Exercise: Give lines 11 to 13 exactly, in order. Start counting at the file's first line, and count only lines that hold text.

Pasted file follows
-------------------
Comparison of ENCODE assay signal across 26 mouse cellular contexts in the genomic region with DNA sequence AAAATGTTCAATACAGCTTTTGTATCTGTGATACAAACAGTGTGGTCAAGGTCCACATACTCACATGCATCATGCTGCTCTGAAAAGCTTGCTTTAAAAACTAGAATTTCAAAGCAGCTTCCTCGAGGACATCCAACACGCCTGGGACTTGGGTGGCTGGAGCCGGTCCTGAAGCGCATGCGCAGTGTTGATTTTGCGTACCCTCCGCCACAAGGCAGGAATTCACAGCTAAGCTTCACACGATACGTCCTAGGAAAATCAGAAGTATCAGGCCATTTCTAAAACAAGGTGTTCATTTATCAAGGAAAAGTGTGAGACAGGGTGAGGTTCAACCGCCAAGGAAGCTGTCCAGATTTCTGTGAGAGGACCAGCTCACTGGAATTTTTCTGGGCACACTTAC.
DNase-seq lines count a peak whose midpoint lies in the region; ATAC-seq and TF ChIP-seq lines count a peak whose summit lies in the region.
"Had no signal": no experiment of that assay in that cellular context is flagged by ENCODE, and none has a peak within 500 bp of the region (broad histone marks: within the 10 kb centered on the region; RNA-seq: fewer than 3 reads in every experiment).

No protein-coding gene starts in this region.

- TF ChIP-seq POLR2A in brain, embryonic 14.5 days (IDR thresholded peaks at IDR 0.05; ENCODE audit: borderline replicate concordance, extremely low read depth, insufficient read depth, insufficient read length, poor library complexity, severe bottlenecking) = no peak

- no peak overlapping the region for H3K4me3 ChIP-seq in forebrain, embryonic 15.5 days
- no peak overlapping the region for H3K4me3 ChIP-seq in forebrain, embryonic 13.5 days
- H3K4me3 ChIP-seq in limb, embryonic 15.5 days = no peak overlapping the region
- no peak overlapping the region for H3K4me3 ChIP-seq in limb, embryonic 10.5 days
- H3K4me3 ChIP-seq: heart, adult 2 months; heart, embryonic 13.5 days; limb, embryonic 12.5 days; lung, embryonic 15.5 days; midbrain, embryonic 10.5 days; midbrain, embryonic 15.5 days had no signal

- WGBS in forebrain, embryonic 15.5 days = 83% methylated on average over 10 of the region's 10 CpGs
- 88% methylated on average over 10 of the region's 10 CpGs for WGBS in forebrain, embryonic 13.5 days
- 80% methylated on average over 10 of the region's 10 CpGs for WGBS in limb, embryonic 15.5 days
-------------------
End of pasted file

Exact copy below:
- WGBS in forebrain, embryonic 15.5 days = 83% methylated on average over 10 of the region's 10 CpGs
- 88% methylated on average over 10 of the region's 10 CpGs for WGBS in forebrain, embryonic 13.5 days
- 80% methylated on average over 10 of the region's 10 CpGs for WGBS in limb, embryonic 15.5 days